The colour variations are used in different recipes. For example green shiso is used as a garnish in sashimi, namero and tofu dishes. The red shiso is used in the making of pickled plums (umboshi).
Shiso buds and sprouts can also be used as a garnish and the cotyledons can be eaten as a microgreen. Even the flower can be used, either as a garnish or pickled.
There’s more on how to grow shiso via this link.
Okahijiki roughly translates as Land Seaweed. It’s a common crop in Japan and is one of Japan’s oldest vegetables. And perhaps because it is so common that it isn’t listed in many of the sources I’ve consulted. Not so in the West, where several of our seed catalogues recognise and offer it.
What is Okahijiki?
Okahijiki, aka saltwort, is a speciality gourmet dish in Japan. As its name suggests it has a tangy salty flavour with hint of tart pepperiness. In the wild it grows on salt marshes, but luckily for us it can tolerate the conditions that, as growers, we can provide. Indeed it can be grown without the addition of salt to its compost. Though it prefers to be kept damp.
The bright green leaves are often described as being like matchsticks, are around 2-3 inches long. It grows to around a foot high and the leaves are best harvested young as they tend to become tough with age.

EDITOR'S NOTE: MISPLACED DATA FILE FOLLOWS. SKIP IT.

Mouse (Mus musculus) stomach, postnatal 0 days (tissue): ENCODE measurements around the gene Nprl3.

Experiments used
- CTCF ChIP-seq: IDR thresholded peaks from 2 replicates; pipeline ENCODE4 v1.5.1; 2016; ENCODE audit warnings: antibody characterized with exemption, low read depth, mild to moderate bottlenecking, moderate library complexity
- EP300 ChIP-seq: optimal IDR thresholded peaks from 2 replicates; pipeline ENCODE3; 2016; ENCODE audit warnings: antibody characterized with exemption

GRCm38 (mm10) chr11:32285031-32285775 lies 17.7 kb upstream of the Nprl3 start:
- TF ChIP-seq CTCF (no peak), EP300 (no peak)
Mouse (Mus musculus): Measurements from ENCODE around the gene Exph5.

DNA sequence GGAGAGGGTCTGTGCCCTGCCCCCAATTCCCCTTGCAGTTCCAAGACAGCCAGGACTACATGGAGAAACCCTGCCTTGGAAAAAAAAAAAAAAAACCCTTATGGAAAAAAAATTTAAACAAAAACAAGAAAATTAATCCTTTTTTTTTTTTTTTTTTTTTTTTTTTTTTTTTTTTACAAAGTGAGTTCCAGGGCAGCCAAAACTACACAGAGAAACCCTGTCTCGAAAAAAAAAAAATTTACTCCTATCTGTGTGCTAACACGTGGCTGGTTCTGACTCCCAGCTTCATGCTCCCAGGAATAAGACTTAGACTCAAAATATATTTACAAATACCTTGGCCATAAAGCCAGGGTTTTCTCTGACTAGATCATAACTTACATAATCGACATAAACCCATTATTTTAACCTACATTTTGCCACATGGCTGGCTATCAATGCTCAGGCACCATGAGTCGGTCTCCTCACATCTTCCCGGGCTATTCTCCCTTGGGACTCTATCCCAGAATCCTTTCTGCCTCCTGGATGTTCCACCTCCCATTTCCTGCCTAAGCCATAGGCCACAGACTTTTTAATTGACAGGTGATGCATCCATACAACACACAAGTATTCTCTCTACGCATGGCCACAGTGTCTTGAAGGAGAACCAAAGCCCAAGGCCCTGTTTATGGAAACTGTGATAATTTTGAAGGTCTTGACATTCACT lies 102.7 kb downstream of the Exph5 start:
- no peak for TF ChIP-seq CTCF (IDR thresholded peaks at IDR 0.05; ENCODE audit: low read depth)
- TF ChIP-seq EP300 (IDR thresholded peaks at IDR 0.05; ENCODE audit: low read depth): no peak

Recipes vary but standard ones suggest it is best to lightly steam it or to sauté it in butter or olive oil. Others suggest it can be blanched or eaten raw in salads.
It works well with fish and is perhaps best considered a samphire substitute.
How to Grow Okahijiki
The normal advice is to sow outside from April to August when soil temperatures are warm. It can however be sown earlier with protection. I’m trying it in modules and aiming for a soil temperature of at least 18C. Time will tell me what the minimum it needs and still germinate.
Though a marsh plant it needs a well drained compost though moist compost and should be sown around 5mm deep. Germination is likely to be around 7-10 days depending on the temperature. Rainwater to salt water can be used to water it. It needs keeping moist to get the best from it.
The advice is to thin to around 15 cm (6 inches) with rows a little further apart.
Once I have more experience I might be able to advise in more detail.
Daikon (giant white radish)
Daikon isn’t exclusive to Japan. It is now widely grown and used in many cuisines. Indeed, it’s a crop I have in my garden every month of the year and frequently use in Indian cooking. In India it is known as mooli.
Imagine a cylindrical pure white root about 3-5 cm in diameter and about 30 cm long and you have a daikon. The flavour is hot and peppery and not so very different from traditional radish. But the shape offers so many other opportunities during preparation.
Grow daikon in the same way as you’d grow radish. But remember it will need a deep soil to get those roots into. There is more detailed growing information on the linked page entitled How to Grow Mooli.
More Japanese Vegetables To Follow
I’ll be adding more Japanese veg over the coming weeks. Watch this space and the linked Facebook page to learn more.